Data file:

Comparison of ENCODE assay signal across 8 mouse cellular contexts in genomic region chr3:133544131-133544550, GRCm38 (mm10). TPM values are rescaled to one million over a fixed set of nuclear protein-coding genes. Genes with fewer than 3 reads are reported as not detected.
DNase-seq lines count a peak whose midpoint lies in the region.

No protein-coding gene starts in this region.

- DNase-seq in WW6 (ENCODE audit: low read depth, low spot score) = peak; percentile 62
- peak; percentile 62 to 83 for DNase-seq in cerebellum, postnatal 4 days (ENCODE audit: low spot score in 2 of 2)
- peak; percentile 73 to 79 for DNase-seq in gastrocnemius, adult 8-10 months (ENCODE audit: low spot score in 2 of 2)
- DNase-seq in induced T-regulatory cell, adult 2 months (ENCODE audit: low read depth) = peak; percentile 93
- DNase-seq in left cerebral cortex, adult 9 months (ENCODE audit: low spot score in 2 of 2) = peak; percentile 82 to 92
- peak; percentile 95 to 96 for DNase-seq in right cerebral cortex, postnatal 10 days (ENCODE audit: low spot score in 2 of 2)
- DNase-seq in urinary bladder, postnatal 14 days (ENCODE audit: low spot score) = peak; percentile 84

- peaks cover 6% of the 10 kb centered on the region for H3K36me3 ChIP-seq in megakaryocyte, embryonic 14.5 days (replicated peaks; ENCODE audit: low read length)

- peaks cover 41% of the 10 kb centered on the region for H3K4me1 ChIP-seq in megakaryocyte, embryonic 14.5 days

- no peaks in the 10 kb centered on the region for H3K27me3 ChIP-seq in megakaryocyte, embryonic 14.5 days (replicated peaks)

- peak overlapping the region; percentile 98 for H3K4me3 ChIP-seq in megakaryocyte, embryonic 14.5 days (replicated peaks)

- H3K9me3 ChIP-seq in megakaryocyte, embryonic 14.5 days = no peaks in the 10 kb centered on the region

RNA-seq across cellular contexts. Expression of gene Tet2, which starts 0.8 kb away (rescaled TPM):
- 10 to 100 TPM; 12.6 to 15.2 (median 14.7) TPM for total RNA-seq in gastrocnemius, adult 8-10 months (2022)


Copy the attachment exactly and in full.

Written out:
Comparison of ENCODE assay signal across 8 mouse cellular contexts in genomic region chr3:133544131-133544550, GRCm38 (mm10). TPM values are rescaled to one million over a fixed set of nuclear protein-coding genes. Genes with fewer than 3 reads are reported as not detected.
DNase-seq lines count a peak whose midpoint lies in the region.

No protein-coding gene starts in this region.

- DNase-seq in WW6 (ENCODE audit: low read depth, low spot score) = peak; percentile 62
- peak; percentile 62 to 83 for DNase-seq in cerebellum, postnatal 4 days (ENCODE audit: low spot score in 2 of 2)
- peak; percentile 73 to 79 for DNase-seq in gastrocnemius, adult 8-10 months (ENCODE audit: low spot score in 2 of 2)
- DNase-seq in induced T-regulatory cell, adult 2 months (ENCODE audit: low read depth) = peak; percentile 93
- DNase-seq in left cerebral cortex, adult 9 months (ENCODE audit: low spot score in 2 of 2) = peak; percentile 82 to 92
- peak; percentile 95 to 96 for DNase-seq in right cerebral cortex, postnatal 10 days (ENCODE audit: low spot score in 2 of 2)
- DNase-seq in urinary bladder, postnatal 14 days (ENCODE audit: low spot score) = peak; percentile 84

- peaks cover 6% of the 10 kb centered on the region for H3K36me3 ChIP-seq in megakaryocyte, embryonic 14.5 days (replicated peaks; ENCODE audit: low read length)

- peaks cover 41% of the 10 kb centered on the region for H3K4me1 ChIP-seq in megakaryocyte, embryonic 14.5 days

- no peaks in the 10 kb centered on the region for H3K27me3 ChIP-seq in megakaryocyte, embryonic 14.5 days (replicated peaks)

- peak overlapping the region; percentile 98 for H3K4me3 ChIP-seq in megakaryocyte, embryonic 14.5 days (replicated peaks)

- H3K9me3 ChIP-seq in megakaryocyte, embryonic 14.5 days = no peaks in the 10 kb centered on the region

RNA-seq across cellular contexts. Expression of gene Tet2, which starts 0.8 kb away (rescaled TPM):
- 10 to 100 TPM; 12.6 to 15.2 (median 14.7) TPM for total RNA-seq in gastrocnemius, adult 8-10 months (2022)